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Welcome to UNHCR’s newest blog, from the UNHCR Records and Archives Section, a window into the history we hold, those we assist, and the challenges and rewards of recordkeeping in a humanitarian context.  

 UNHCR/Laura Bernier

Who are we? 

The Records and Archives Section is based in Geneva, Switzerland, but with a global responsibility for recordkeeping in UNHCR’s operations, with colleagues also in Panama City, Pretoria, Bangkok and Copenhagen to work with records creators and users in the field.  

Created in 1996, the award-winning section is responsible for making sure UNHCR’s recorded memory in all media, from the 1950s to the present day, is well organized, well secured, maintained in sustainable formats and environments. What for, you may ask? The simple answer: to make that knowledge accessible for consultation when required by UNHCR or its operational partners, so that information is available to inform responses to the challenges of refugees, displaced and stateless people, today and tomorrow.  

Furthermore, since 2000, the archives have also been made available to external researchers in accordance with UNHCR’s access to archives policy – to enable analysis and reflection on UNHCR’s real-life experience of responding to refugee emergencies and the pursuit of solutions for the forcibly displaced.

What are we for? 

As with all UNHCR colleagues, our role is to support UNHCR in its mandate to provide international protection and humanitarian assistance to those forced to flee. How can the archives be part of that equation? 

  • Maintaining and preserving individual case files of refugees;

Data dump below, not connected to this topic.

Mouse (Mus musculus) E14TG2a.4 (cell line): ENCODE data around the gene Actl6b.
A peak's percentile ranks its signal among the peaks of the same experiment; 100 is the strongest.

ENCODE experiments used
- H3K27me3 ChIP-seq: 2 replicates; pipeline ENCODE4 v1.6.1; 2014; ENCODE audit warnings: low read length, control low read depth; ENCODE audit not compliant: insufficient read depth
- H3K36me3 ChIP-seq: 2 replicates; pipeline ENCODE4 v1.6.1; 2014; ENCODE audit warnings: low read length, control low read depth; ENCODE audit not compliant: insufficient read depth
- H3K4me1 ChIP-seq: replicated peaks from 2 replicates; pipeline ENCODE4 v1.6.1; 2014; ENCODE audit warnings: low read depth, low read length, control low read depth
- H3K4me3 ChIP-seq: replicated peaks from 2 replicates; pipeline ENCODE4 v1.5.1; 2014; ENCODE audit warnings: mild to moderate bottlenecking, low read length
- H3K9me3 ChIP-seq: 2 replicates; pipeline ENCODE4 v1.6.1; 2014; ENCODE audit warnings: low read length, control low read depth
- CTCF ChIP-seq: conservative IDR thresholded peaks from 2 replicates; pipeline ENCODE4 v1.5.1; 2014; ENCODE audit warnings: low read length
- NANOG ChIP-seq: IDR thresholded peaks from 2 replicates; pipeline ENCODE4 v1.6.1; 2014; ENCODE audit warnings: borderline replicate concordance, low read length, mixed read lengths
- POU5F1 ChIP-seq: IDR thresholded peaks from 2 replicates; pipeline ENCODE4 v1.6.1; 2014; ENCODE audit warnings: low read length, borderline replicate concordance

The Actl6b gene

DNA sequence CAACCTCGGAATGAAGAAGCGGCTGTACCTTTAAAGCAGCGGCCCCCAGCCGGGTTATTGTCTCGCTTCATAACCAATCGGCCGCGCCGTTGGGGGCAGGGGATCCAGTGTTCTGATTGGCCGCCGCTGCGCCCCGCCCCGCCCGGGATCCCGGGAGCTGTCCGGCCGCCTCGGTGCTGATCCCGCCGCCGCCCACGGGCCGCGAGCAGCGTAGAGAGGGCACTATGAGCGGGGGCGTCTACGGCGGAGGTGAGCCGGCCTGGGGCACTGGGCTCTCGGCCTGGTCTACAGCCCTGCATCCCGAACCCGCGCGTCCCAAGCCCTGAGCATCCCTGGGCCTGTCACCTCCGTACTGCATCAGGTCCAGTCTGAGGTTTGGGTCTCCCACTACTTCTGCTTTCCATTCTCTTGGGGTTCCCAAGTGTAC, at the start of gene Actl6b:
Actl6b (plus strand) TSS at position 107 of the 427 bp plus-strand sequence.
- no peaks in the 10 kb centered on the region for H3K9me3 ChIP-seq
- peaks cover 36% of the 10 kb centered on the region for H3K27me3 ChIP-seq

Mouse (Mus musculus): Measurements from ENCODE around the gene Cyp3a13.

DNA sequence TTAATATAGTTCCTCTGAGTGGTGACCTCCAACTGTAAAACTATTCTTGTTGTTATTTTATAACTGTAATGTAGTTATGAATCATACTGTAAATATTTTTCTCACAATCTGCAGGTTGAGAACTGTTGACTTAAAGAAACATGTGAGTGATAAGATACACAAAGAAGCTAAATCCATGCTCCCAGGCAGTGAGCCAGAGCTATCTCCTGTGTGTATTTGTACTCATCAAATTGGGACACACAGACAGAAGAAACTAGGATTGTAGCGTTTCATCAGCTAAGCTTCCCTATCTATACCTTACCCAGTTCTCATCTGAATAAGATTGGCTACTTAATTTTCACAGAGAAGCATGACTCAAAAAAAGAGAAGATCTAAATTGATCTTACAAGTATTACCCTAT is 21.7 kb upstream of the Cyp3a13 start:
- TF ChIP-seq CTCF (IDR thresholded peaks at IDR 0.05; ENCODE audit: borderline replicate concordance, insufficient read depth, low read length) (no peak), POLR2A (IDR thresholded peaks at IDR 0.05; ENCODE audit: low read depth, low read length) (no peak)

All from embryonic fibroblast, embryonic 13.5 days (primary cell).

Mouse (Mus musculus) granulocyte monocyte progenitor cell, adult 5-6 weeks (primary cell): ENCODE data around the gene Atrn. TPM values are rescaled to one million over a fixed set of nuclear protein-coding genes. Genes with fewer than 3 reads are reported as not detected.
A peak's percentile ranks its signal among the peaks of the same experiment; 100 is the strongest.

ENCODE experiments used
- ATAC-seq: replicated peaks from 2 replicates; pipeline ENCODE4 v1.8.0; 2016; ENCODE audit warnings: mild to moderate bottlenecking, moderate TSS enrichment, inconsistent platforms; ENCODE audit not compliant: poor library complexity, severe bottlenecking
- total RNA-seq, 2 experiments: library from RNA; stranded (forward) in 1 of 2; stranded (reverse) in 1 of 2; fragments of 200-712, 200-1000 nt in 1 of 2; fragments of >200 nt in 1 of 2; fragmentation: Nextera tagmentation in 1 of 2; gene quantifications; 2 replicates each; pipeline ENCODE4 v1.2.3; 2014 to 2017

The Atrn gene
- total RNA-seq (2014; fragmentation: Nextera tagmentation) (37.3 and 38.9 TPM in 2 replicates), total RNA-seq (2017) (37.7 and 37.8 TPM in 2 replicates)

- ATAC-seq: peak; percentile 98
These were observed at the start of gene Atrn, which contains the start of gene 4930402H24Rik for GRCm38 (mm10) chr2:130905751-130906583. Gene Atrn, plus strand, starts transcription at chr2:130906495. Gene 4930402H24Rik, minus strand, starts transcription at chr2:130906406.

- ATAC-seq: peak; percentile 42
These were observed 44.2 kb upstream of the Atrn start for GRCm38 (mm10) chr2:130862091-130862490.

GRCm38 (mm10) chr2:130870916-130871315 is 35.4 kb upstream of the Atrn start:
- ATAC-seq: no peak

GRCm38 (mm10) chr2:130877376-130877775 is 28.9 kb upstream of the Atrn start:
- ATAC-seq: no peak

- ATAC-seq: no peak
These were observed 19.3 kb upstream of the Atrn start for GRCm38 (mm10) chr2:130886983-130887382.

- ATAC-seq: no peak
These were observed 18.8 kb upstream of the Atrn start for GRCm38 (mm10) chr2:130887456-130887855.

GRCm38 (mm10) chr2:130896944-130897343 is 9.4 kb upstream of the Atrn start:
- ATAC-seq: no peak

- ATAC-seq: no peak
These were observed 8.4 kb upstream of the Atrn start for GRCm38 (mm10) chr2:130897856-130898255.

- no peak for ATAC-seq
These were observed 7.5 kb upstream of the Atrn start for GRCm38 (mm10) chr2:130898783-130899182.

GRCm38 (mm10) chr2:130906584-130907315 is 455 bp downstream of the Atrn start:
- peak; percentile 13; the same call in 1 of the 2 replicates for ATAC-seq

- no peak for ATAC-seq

• Making lessons learned available for evidence-based policy and operational decision making;
  • Supporting advocacy, awareness and fundraising efforts with history-based content;
  • Helping create media output that is fact-checked, reliable and relevant;
  • Capturing crucial operational knowledge in sustainable recordkeeping environments before it is lost, damaged or corrupted;
  • Advice and training on records and archives management.

    What do we do? 

    Our Records Management programme guides and assists UNHCR’s global workforce with their physical and digital recordkeeping needs in headquarters, regional, country and field offices – in short, wherever UNHCR is working.

    Need to set up a digital repository or create an inventory? Need to digitize a records collection? Need to securely share content with other colleagues elsewhere in the world? Not sure what to keep and what to delete? The archivists help answer those questions, so that information is well organized, and the records of long-term importance are managed from the moment of creation.  

    Research and Access projects and services are in place to meet the demands for information from the archives from UNHCR’s global workforce, partners and the external research community at large. Creating and publishing catalogues of records, helping make kilometers of paper and terabytes of born-digital content navigable for research, digitizing content for colleagues in the field and conducting confidentiality reviews to allow records to be declassified for public research are all in a days’ work for our colleagues. 

    UNHCR’s Digital Preservation experts are the innovators of the Records and Archives Section, ensuring non-analogue records are protected against format obsolescence, media corruption and data obscurity. Digital Preservation practices ensure that records remain usable as technology evolves, preventing data loss and making digital content easily discoverable. We also capture UNHCR’s online content for long-term preservation, securing UNHCR’s digital knowledge-base for the future.

    The blog: what comes next? 

    With this blog, we hope to open a window into some of the activities undertaken by the Records and Archives Section, some of our ongoing projects, the fascinating finds we make when working with the archives and how UNHCR uses its experience to inform policy, solutions and strategic direction. Stay tuned… 

    Launched for International Archives Week 2024 #IAW2024.